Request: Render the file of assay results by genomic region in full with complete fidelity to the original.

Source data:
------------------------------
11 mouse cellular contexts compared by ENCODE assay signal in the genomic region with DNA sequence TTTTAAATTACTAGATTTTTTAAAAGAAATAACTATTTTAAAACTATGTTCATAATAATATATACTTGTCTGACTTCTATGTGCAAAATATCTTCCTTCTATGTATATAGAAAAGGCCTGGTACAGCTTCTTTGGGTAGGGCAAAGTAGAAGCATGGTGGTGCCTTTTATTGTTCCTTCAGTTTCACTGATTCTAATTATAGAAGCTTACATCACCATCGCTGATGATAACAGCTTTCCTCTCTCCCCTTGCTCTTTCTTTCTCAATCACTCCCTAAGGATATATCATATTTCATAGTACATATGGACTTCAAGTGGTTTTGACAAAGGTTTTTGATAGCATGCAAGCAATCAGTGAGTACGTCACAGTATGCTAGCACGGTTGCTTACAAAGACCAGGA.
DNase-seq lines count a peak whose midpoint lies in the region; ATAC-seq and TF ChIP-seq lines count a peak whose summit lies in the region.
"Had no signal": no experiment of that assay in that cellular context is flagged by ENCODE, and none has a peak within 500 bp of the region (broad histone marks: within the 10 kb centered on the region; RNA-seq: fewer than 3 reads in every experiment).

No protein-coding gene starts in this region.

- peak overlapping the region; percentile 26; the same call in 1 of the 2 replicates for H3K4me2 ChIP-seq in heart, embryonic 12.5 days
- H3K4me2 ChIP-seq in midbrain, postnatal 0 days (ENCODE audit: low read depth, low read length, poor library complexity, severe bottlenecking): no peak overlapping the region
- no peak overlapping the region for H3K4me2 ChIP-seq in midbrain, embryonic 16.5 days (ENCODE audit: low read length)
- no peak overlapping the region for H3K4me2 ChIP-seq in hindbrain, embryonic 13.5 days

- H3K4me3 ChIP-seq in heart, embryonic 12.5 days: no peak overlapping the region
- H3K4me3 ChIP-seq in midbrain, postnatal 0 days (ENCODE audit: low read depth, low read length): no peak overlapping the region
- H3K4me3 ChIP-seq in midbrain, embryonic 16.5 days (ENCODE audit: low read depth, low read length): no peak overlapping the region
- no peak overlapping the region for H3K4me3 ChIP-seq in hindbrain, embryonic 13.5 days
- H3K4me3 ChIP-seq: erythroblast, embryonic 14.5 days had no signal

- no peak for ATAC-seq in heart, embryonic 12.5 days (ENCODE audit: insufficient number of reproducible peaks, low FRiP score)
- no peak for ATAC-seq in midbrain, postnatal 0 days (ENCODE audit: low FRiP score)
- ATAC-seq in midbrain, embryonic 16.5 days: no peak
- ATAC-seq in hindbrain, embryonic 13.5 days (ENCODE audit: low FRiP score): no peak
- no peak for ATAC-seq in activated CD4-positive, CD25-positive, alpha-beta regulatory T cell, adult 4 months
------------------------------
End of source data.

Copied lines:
11 mouse cellular contexts compared by ENCODE assay signal in the genomic region with DNA sequence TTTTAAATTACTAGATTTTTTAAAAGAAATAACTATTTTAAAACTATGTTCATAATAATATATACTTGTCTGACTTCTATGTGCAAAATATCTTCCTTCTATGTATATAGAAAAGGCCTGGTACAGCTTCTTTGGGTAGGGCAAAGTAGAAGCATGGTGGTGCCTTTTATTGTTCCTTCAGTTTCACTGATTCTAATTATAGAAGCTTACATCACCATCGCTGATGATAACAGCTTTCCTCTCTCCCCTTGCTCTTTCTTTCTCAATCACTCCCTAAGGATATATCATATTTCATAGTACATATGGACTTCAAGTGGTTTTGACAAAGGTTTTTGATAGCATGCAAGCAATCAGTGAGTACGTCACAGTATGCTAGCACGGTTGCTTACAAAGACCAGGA.
DNase-seq lines count a peak whose midpoint lies in the region; ATAC-seq and TF ChIP-seq lines count a peak whose summit lies in the region.
"Had no signal": no experiment of that assay in that cellular context is flagged by ENCODE, and none has a peak within 500 bp of the region (broad histone marks: within the 10 kb centered on the region; RNA-seq: fewer than 3 reads in every experiment).

No protein-coding gene starts in this region.

- peak overlapping the region; percentile 26; the same call in 1 of the 2 replicates for H3K4me2 ChIP-seq in heart, embryonic 12.5 days
- H3K4me2 ChIP-seq in midbrain, postnatal 0 days (ENCODE audit: low read depth, low read length, poor library complexity, severe bottlenecking): no peak overlapping the region
- no peak overlapping the region for H3K4me2 ChIP-seq in midbrain, embryonic 16.5 days (ENCODE audit: low read length)
- no peak overlapping the region for H3K4me2 ChIP-seq in hindbrain, embryonic 13.5 days

- H3K4me3 ChIP-seq in heart, embryonic 12.5 days: no peak overlapping the region
- H3K4me3 ChIP-seq in midbrain, postnatal 0 days (ENCODE audit: low read depth, low read length): no peak overlapping the region
- H3K4me3 ChIP-seq in midbrain, embryonic 16.5 days (ENCODE audit: low read depth, low read length): no peak overlapping the region
- no peak overlapping the region for H3K4me3 ChIP-seq in hindbrain, embryonic 13.5 days
- H3K4me3 ChIP-seq: erythroblast, embryonic 14.5 days had no signal

- no peak for ATAC-seq in heart, embryonic 12.5 days (ENCODE audit: insufficient number of reproducible peaks, low FRiP score)
- no peak for ATAC-seq in midbrain, postnatal 0 days (ENCODE audit: low FRiP score)
- ATAC-seq in midbrain, embryonic 16.5 days: no peak
- ATAC-seq in hindbrain, embryonic 13.5 days (ENCODE audit: low FRiP score): no peak
- no peak for ATAC-seq in activated CD4-positive, CD25-positive, alpha-beta regulatory T cell, adult 4 months